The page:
Twilight in the Campagna
signed and inscribed ‘Cabianca, Roma’
oil on canvas
16 ¼ x 36 ¾ in. (41.2 x 93.3 cm.) in its original 19th Arts and Crafts frame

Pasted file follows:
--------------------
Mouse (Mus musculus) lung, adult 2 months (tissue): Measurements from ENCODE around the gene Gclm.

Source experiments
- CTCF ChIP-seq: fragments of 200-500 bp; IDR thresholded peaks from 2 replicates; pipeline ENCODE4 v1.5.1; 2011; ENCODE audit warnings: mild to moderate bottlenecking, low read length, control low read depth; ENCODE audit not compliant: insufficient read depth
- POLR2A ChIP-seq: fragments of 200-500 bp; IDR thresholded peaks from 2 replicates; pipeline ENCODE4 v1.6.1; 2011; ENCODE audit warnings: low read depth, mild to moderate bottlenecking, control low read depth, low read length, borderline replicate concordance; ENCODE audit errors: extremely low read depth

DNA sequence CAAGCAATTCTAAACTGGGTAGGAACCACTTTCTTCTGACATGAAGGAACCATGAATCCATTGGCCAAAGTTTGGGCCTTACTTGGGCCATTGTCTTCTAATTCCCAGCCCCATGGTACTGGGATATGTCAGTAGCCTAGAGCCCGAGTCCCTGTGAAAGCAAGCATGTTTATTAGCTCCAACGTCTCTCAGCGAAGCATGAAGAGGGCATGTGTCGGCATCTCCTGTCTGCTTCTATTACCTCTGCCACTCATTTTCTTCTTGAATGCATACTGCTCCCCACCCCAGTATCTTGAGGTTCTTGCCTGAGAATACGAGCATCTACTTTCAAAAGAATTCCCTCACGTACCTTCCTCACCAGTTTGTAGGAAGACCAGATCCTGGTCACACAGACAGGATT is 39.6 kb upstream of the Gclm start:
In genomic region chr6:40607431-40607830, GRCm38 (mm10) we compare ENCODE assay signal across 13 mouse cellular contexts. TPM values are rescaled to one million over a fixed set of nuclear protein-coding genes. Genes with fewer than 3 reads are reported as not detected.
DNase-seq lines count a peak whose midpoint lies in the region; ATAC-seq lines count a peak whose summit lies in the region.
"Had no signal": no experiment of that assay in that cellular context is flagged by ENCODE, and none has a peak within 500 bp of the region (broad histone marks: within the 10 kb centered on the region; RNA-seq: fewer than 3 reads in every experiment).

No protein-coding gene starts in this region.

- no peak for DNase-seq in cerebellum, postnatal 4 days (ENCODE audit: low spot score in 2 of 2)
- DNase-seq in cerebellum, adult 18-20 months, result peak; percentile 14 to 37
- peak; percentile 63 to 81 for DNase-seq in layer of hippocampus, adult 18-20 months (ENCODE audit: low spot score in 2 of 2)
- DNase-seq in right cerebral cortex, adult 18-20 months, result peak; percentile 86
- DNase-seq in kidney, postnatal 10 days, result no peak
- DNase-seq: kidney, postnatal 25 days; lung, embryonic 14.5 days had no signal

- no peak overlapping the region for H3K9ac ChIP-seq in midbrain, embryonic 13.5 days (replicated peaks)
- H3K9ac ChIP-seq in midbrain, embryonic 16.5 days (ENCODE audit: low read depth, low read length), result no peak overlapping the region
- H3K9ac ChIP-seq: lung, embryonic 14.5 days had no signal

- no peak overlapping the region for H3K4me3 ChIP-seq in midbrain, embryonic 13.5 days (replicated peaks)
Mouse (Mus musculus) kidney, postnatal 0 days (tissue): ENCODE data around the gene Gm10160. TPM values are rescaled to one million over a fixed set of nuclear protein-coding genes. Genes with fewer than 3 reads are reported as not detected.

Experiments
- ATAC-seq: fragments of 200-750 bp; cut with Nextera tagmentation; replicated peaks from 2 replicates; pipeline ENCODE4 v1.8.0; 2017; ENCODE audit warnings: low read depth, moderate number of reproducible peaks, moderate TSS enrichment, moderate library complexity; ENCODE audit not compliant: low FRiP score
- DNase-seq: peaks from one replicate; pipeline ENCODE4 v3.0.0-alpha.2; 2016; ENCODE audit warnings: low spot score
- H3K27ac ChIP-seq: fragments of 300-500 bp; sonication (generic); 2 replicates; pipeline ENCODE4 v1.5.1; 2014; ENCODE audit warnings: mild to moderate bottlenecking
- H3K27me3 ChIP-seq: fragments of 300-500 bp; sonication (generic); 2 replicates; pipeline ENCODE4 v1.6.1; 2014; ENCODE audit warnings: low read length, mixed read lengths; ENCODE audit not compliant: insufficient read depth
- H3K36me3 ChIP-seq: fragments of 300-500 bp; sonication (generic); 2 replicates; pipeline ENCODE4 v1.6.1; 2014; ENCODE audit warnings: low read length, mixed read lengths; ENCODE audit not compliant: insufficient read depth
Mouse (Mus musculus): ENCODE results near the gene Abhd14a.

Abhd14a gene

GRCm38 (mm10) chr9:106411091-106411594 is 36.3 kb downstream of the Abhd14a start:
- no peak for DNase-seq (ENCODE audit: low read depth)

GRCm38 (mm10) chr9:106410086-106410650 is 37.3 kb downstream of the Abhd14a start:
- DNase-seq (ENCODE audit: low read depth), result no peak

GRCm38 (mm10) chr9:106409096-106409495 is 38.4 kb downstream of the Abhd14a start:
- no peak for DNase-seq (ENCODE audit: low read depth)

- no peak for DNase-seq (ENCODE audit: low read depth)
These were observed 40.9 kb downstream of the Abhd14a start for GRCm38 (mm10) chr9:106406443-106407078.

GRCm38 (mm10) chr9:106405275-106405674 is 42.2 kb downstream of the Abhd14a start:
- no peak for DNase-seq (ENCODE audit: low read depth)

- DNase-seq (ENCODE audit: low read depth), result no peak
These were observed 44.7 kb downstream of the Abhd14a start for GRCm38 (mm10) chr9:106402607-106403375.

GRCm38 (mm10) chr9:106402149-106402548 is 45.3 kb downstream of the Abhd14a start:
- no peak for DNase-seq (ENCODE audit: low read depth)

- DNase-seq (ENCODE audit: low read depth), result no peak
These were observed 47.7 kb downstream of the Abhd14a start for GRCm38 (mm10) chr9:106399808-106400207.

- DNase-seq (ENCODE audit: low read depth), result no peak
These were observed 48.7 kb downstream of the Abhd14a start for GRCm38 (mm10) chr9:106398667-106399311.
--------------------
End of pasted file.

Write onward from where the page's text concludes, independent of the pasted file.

Vincenzo Cabianca (1827-1902) was born in Verona and, a brief period in a seminary, became, in 1842, a pupil of Giovanni Callari at the Accademia di Belle Arti. After a brief spell at the Accademia in Venice, Cabianca turned aside to join the Italian rebellion against Austrian rule. His participation in the defence of Bologna may have led to his move in 1853 to Florence, outwith the Austrian sphere of influence. In Florence he formed friendships with Telemaco Signorini (1835-1901) and Odoardo Borrani (1835-1904) and, in due course, became part of the Macchioli group. The Macchioli were renowned for executing their landscapes en plein air and Cabianca appears to have been happy to put temporarily to one side the academic style he had been taught to devote himself to excursions into the countryside. His moves to Parma in 1863 and thereafter to Rome in 1870 appear to have encouraged a return to a more academic approach but he seems to have been adept at switching styles when the mood took him, with some impressive landscapes painted in the south of Italy. In 1893 he suffered a severe stroke which brought to an end his painting career.